Email persists as a major avenue for cyberattacks in 2019

A new report from Barracuda Networks reveals that email-based attacks are having a major impact on businesses, despite increased confidence in email security systems.

What attackers want when they hack email accounts Mark Risher, Google's director of product management for identity and account security, explains what hackers are looking for and how Google is ramping up account security.

Barracuda Networks has released its 2019 Email Security Trends report , and while it found that 63% of security professionals feel confident that their organizations are more secure than a year ago, there's a heap of other findings indicating that an increase in confidence isn't an indicator of comfort. 

The report also found that users continue to fail at spotting suspicious emails: Email attacks hit 85% of US-based companies, with half of security professionals saying their stress levels are increasing, and most reporting being unprepared to stop insider threats. 

The facts in the report point to a trend: Attacks are increasing, and security may not be able to keep up.

Email attacks: A fact of life

Email, the report concluded, is likely to remain the top vector for cyberthreats. They're often successful because they prey on the fallibility of humans to trust in their intent, and many email attackers are good at their jobs.

43% of those surveyed reported that machines on their network were infected by malware due to spear-phishing attacks over the past 12 months, and only 9% of respondents were confident in the ability of their email security solutions to catch those threats before they arrive in inboxes. 

Once a malicious email arrives in a user's inbox there are other remediation methods, but there are mixed opinions on the capabilities of those defensive measures as well. Some 38% of respondents said their remediation capabilities are only somewhat, or not at all, effective; 58% rated themselves as very good at catching emails that have bypassed spam filters, and only 4% said they are the best they can be at catching them.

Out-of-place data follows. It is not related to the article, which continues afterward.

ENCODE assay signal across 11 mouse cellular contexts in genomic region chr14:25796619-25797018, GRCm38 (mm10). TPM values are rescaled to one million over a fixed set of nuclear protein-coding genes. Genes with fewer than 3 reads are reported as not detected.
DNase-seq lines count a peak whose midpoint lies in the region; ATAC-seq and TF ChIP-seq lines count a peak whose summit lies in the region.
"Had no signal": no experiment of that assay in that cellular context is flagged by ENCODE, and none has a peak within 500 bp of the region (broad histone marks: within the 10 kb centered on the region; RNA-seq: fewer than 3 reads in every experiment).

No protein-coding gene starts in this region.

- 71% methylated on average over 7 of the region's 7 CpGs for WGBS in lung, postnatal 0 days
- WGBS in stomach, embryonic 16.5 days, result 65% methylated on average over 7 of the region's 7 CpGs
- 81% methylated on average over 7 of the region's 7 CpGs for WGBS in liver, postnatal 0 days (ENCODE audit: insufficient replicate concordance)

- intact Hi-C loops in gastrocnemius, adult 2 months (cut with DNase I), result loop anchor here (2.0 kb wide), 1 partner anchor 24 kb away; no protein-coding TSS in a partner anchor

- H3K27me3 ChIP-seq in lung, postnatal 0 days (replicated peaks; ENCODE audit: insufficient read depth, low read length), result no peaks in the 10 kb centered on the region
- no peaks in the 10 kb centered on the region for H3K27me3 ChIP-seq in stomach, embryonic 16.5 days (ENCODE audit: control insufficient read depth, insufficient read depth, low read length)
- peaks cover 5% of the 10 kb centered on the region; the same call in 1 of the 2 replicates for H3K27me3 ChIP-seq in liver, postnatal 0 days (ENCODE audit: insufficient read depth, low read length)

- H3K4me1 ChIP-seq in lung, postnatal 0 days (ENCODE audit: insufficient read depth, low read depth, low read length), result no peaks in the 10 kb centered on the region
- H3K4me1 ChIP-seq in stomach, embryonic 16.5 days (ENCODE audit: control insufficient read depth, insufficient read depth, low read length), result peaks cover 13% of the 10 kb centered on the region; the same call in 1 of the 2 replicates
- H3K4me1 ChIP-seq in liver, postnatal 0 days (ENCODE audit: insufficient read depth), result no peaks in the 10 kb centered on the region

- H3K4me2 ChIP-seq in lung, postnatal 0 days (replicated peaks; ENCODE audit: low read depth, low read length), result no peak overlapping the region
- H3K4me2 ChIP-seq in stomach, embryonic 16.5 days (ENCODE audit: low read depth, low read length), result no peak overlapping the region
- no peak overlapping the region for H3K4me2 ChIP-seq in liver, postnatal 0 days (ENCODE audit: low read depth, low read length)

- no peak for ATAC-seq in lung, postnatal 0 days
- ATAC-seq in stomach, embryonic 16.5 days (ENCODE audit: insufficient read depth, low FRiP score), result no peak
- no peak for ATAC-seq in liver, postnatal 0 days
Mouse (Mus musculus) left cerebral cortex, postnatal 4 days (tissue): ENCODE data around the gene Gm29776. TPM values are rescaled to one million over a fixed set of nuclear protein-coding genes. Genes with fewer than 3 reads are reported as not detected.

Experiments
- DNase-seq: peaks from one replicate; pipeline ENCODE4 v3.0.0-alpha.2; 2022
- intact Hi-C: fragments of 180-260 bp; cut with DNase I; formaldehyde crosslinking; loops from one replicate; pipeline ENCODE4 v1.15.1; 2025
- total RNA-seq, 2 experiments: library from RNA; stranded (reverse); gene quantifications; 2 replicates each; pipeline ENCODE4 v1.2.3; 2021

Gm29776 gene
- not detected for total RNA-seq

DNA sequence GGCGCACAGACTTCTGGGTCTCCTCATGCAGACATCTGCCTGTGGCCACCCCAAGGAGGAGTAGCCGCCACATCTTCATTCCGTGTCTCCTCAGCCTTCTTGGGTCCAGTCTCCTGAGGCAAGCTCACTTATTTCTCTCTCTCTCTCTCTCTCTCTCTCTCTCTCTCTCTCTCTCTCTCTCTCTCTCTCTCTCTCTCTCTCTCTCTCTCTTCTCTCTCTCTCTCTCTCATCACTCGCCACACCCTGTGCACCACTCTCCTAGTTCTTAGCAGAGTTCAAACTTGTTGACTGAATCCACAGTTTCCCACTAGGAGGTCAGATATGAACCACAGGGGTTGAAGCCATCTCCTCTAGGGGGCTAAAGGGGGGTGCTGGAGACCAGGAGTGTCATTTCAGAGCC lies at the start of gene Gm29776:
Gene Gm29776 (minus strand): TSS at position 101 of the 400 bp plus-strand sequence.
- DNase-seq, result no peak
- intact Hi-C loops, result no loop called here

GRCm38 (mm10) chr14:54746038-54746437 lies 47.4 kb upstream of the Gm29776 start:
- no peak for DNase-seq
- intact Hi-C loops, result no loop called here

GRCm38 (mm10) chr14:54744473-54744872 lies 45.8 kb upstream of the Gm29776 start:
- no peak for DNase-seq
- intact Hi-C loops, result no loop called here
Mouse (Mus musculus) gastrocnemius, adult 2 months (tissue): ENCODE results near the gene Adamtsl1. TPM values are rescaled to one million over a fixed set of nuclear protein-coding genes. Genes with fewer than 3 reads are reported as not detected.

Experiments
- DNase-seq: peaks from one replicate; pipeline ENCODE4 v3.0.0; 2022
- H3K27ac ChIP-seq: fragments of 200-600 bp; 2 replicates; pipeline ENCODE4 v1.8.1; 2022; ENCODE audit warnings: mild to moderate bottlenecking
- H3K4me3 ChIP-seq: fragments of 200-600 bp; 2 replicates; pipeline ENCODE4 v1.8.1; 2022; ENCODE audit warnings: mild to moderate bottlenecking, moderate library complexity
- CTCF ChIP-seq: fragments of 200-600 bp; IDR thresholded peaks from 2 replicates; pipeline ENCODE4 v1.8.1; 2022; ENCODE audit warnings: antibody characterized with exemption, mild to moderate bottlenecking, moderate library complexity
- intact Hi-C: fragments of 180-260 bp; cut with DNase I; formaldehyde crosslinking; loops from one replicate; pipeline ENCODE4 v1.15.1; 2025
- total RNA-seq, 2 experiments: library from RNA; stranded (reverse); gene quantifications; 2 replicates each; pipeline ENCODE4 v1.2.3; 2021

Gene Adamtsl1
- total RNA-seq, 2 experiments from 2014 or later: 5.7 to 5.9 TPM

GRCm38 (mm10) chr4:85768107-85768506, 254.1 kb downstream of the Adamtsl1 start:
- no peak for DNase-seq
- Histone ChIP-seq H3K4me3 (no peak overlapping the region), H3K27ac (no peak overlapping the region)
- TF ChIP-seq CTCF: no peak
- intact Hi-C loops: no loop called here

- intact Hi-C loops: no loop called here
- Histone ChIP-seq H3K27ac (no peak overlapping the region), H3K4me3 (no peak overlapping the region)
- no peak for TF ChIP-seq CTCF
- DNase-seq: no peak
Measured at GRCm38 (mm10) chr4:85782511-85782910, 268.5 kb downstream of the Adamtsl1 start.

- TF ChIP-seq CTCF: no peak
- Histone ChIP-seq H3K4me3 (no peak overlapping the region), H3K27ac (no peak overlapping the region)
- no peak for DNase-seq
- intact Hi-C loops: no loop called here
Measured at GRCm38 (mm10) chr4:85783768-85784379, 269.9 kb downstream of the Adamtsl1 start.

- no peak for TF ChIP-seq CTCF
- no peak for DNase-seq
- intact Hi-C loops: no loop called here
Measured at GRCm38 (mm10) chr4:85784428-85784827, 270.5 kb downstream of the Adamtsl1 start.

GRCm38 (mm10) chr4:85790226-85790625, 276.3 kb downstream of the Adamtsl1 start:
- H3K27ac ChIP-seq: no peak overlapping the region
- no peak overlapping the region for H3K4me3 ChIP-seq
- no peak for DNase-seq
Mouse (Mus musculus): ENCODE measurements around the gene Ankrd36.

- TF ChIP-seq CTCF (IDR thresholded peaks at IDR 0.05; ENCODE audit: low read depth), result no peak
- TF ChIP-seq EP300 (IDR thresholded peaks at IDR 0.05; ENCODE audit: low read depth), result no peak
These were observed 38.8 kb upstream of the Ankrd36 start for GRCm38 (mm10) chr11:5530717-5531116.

There are other fears reported as well: 58% of respondents said that most emails reported by users as suspicious are actually legitimate. In other words, users are misreporting emails half the time. This can lead to time wasted on wild goose chases, leaving less time for identifying and stopping actual threats. 

Surprisingly, 90% of Office 365 users say they're worried about the security of Microsoft's cloud-based office suite. Spam, data loss, spear-phishing, and account takeover are just some of the risks that respondents were concerned with. 

The bottom line: Email attacks aren't going away, and the IT world keeps getting more complicated, making it harder to catch actual attacks. 

Is AI the solution to email threats?

"Advanced behavioral techniques to spot and stop spear phishing and other attacks will help improve email security overall and reduce the major negative impacts on businesses and the personal lives of IT professionals," the report said.

Along with its growth as a network-building tool, artificial intelligence (AI) and machine learning are going to become more important as cybersecurity tools in the near future. AI can detect things that humans typically miss, and a well-trained machine learning model could put a stop to a good portion of the emails that bypass spam filters and are missed by users. 

Automated security tools have the potential to cut down on things like working into the evenings or weekends, cancelling plans to respond to security incidents, worrying about email security while not on the clock, and general job stress, all of which were reported by respondents. 

IT leaders should look into email security automation tools, but not forget to consult with team members who deal with those very issues daily, as they may have suggestions that can make adoption easier.

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By Brandon Vigliarolo

Brandon writes about apps and software for TechRepublic. He's an award-winning feature writer who previously worked as an IT professional and served as an MP in the US Army.